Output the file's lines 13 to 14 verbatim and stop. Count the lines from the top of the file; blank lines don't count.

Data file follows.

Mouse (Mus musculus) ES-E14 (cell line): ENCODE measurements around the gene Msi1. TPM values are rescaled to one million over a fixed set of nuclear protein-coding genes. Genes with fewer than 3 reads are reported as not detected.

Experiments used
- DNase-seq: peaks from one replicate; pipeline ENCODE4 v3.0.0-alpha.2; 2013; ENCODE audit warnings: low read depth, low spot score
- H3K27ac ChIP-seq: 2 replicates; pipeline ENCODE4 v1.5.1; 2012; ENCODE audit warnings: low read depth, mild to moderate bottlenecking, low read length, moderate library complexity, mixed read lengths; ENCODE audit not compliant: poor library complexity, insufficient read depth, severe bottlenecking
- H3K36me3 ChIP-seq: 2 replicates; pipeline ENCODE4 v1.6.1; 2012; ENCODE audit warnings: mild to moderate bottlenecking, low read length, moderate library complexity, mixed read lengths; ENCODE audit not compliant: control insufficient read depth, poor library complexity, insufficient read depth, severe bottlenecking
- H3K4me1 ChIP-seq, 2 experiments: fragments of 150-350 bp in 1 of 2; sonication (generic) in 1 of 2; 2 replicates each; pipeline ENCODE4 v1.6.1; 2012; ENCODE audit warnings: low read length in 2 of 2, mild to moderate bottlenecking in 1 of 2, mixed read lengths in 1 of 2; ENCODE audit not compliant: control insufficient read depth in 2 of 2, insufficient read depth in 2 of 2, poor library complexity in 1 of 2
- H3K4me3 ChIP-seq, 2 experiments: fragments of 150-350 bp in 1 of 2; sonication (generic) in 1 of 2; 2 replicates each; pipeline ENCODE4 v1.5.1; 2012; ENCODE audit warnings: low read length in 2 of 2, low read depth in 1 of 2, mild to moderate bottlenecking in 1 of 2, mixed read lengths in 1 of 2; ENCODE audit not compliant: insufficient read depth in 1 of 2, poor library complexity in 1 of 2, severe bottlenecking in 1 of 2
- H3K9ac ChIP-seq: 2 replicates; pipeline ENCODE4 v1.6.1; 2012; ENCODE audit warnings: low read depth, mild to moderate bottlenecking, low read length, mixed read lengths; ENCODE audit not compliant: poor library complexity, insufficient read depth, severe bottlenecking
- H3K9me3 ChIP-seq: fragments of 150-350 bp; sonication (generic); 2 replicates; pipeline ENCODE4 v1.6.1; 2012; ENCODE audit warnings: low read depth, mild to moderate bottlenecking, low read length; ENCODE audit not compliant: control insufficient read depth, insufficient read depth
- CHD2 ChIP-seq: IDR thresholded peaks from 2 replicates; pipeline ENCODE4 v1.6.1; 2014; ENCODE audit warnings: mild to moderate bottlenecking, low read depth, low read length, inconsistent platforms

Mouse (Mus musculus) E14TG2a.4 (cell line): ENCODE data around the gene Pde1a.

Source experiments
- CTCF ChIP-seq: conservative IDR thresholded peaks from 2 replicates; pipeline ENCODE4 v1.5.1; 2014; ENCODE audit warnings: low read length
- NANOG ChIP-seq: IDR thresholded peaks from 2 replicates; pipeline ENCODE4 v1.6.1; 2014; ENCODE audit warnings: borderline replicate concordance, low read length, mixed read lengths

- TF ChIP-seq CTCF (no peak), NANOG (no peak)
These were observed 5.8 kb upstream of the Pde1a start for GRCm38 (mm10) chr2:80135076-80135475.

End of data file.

- CTCF ChIP-seq: conservative IDR thresholded peaks from 2 replicates; pipeline ENCODE4 v1.5.1; 2014; ENCODE audit warnings: low read length
- NANOG ChIP-seq: IDR thresholded peaks from 2 replicates; pipeline ENCODE4 v1.6.1; 2014; ENCODE audit warnings: borderline replicate concordance, low read length, mixed read lengths